On the blog

  1. I am (very) slowly amalgamating the tabs with the aim of putting all the reviews for 2013-2015 onto one tab – this ongoing project must be completed by the end of March 2018.
  2. My about me page is in dire need of an update especially as it is visited far more often than I expected with 660 views in the last year.
  3. And of course I will shortly display an updated shelf as my header to welcome in the start of 2018.
  4. I always used to write my book review before starting a new book and this habit is being resumed in 2018 – this has been a very busy year and as much as I love blogging it has been a real struggle to fit everything in and I’m hoping this will help me get a better balance, rather than frantically writing reviews at the weekend when I need to endlessly check names (I have a real blind-spot in this department) as well as other elusive details.
  5. Finally I will remember to post each review to Cleopatra Loves Books Facebook page which at best has been intermittent since I set it up earlier this year.

That just leaves me to thank you all for visiting, commenting and writing your own entertaining posts and reviews that has me constantly rationalising my book choices!

Posted in Book Review, Books I have read

Painkiller – N.J. Fountain

Psychological Thriller 4*s
Psychological Thriller

Now I’m going to be honest, I received this book unsolicited and on reading the synopsis wasn’t really sure that I wanted to read about a woman in constant pain. That might sound harsh but I don’t think I’m alone in avoiding books about unsolvable problems, especially not ones which I’d rather not contemplate. In the interest of fairness, I picked up the book to read the first few pages…

Monica Wood is awake in the spare room with her ‘angry friend’, the constant pain she suffers, when she finds a suicide note, written by herself some four years previously. She has no memory of the note or the events leading up to it because the medication she takes to control the pain have wiped parts of her memory, what is left is often completely out of her grasp. In the morning she shows the note to her devoted husband Dominic who agrees that she wrote it, and then on her bidding throws it away.

Still unsure I read a little further and reading the oh so accurate sounding descriptions not only of the pain, but the effect it has on Monica’s life had me hooked, well that and wanting to know what the accident was that had caused the pain in the first place and the mystery around the suicide note.

N.J. Fountain has created a world where it is impossible to grasp exactly what has happened due to Monica’s pain but nevertheless this is a world I wanted to understand. There is a deep sense of foreboding from that first page and it is that feeling that had me sucked deeper into this woman’s world. Monica hadn’t always been in pain, five years previously she had been an agent for actors and the grit and determination that got her there, shine through from time to time. This stops the book being as utterly depressing as I had feared when I was contemplating putting it to one side.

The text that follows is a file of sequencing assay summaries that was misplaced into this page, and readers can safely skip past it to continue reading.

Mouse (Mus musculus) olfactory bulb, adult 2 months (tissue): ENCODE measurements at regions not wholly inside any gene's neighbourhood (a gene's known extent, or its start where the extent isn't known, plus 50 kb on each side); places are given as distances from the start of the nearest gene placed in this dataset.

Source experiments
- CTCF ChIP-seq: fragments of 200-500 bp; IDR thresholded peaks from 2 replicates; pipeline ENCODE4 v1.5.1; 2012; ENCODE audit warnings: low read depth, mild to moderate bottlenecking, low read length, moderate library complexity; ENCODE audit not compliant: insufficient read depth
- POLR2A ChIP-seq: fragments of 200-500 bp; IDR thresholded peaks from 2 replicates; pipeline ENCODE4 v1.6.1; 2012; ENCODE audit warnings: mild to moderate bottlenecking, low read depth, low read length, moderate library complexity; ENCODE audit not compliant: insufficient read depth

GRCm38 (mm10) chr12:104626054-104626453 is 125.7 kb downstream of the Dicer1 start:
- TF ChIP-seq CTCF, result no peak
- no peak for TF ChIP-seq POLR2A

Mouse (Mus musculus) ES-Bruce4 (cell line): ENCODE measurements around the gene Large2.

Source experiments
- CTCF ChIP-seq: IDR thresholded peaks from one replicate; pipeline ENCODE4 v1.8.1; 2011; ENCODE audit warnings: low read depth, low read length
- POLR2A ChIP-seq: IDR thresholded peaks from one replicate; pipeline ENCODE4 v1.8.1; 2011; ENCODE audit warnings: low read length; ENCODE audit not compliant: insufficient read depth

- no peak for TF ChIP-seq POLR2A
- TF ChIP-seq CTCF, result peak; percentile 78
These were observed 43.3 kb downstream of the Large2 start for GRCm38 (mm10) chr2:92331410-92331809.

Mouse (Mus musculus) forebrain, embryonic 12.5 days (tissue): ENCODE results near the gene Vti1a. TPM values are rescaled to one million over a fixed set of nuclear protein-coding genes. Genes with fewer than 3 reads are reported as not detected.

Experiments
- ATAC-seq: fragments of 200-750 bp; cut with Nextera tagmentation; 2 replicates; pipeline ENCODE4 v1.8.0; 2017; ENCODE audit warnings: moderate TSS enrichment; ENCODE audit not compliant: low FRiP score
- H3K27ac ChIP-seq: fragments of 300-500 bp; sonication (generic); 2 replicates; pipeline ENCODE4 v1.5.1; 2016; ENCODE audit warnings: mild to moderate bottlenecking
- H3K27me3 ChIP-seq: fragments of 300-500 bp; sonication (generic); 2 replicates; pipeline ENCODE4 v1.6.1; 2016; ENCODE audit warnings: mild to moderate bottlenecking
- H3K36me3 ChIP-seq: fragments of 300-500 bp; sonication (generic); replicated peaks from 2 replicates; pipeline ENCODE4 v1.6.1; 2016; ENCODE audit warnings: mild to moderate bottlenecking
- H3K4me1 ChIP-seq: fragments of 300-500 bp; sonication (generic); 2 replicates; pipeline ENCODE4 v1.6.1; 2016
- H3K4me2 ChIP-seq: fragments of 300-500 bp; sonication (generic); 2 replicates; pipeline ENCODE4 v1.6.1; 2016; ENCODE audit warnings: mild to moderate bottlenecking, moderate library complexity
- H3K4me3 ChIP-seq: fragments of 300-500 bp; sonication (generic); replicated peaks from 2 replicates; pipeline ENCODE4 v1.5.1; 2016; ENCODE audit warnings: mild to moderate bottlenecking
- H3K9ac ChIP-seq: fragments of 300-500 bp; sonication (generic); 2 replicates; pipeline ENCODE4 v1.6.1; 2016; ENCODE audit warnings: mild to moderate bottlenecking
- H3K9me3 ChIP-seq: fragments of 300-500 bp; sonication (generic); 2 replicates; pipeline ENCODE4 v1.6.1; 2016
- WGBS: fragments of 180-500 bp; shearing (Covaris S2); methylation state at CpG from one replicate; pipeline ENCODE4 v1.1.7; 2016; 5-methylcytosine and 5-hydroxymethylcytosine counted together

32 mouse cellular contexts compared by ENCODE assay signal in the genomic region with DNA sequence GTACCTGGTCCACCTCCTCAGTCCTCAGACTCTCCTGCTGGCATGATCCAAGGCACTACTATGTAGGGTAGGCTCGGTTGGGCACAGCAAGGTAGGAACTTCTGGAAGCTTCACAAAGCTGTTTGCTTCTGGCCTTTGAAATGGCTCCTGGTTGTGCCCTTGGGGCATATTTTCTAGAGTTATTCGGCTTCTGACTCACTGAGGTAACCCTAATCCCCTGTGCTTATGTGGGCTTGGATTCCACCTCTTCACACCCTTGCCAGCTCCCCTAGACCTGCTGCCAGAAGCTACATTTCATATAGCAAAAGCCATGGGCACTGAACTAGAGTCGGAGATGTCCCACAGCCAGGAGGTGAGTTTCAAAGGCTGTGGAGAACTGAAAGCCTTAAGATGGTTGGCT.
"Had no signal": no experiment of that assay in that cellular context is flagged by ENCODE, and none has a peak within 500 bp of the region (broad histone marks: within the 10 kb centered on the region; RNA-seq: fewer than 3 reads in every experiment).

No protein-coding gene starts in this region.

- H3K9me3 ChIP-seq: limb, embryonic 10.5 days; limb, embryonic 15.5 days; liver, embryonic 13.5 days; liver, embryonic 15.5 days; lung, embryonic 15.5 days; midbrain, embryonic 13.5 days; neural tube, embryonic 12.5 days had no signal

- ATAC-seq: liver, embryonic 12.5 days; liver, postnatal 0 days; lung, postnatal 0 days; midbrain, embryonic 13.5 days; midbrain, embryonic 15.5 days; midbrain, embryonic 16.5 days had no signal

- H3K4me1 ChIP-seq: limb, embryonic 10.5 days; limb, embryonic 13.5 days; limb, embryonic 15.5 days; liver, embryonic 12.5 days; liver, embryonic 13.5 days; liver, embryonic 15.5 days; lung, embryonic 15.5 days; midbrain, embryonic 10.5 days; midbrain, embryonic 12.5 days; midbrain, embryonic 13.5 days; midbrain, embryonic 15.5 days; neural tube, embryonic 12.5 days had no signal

With the book being focussed, as is Monica, on pain it is unsurprising that there are doctors to meet, one of my favourite scenes is where Monica summed up their attitude, with their unrelenting positivity and the feeling that the patient should not spoil their act, so become some sort of stand-up act to keep the dialogue moving. I’ve sat in that very position at times, and have wondered what came over me.

The short chapters, living with Monica as she discovers new things about herself, as she grapples over the scene of her accident and watching her interactions with her best friend Angelina, her osteopath Niall and her husband Dominic we get to build a picture up of both the woman she once was, and the one she is now – where the two versions of Monica meet is part of the puzzle.

This is one of those books that begs to be read in as few possible sittings as possible as befits a certain type of psychological fiction. This has the dual effect of immersing you in a different world, one that is full of suspicion, apprehension and unpredictable events and letting yourself roll with the story, and what a story it is! The plot is convoluted full of misdirection and red herrings, just the way I like my psychological thrillers and while the ending isn’t totally unbelievable, it did take a small hop of faith to go with it. That said, I didn’t see it coming and I couldn’t help but be impressed by the dexterity of pulling everything that had gone before, together.

I’d like to thank the publishers Little Brown UK for sending me a copy of Painkiler, this review is my thank you to them. If you enjoyed Before I Go To Sleep, I think you’ll enjoy this book, the same feeling of intrigue and dread pervaded both books.

First Published UK: 29 December 2016
Publisher: Little Brown UK
No of Pages: 400
Genre: Psychological Thriller
Amazon UK
Amazon US